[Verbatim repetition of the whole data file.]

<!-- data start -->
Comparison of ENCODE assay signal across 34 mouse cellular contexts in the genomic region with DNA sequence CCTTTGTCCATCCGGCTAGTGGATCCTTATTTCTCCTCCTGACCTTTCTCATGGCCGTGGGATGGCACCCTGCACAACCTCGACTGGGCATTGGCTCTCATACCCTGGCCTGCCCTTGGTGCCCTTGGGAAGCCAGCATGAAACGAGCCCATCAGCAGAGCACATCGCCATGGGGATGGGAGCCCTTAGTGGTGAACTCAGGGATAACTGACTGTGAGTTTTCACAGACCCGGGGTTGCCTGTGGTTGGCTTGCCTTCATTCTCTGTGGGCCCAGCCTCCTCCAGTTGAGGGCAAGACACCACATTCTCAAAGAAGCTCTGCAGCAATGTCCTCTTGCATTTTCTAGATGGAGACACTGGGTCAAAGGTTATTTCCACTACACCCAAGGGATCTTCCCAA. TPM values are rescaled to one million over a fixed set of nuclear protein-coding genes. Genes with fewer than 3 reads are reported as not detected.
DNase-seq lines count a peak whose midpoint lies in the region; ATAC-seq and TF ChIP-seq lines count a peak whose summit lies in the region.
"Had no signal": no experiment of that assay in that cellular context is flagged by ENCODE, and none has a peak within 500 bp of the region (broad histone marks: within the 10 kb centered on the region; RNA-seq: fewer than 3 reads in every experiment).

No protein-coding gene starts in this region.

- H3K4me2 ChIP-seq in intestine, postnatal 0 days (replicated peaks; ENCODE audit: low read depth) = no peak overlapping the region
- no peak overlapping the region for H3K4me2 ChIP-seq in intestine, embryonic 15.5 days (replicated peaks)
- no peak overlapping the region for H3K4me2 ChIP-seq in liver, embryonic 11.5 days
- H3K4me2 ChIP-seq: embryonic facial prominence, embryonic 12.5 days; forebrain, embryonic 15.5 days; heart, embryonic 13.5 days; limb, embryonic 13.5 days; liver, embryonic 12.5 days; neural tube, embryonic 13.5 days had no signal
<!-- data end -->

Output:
Comparison of ENCODE assay signal across 34 mouse cellular contexts in the genomic region with DNA sequence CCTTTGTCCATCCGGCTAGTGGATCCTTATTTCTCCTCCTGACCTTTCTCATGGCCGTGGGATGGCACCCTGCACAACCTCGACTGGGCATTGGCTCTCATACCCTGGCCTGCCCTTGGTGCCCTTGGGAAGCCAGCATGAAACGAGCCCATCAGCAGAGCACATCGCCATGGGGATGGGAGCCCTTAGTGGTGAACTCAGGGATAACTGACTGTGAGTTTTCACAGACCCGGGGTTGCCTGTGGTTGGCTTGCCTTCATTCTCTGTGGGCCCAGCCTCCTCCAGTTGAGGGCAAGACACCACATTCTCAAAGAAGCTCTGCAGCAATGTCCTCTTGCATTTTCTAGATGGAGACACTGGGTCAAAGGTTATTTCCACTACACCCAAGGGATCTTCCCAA. TPM values are rescaled to one million over a fixed set of nuclear protein-coding genes. Genes with fewer than 3 reads are reported as not detected.
DNase-seq lines count a peak whose midpoint lies in the region; ATAC-seq and TF ChIP-seq lines count a peak whose summit lies in the region.
"Had no signal": no experiment of that assay in that cellular context is flagged by ENCODE, and none has a peak within 500 bp of the region (broad histone marks: within the 10 kb centered on the region; RNA-seq: fewer than 3 reads in every experiment).

No protein-coding gene starts in this region.

- H3K4me2 ChIP-seq in intestine, postnatal 0 days (replicated peaks; ENCODE audit: low read depth) = no peak overlapping the region
- no peak overlapping the region for H3K4me2 ChIP-seq in intestine, embryonic 15.5 days (replicated peaks)
- no peak overlapping the region for H3K4me2 ChIP-seq in liver, embryonic 11.5 days
- H3K4me2 ChIP-seq: embryonic facial prominence, embryonic 12.5 days; forebrain, embryonic 15.5 days; heart, embryonic 13.5 days; limb, embryonic 13.5 days; liver, embryonic 12.5 days; neural tube, embryonic 13.5 days had no signal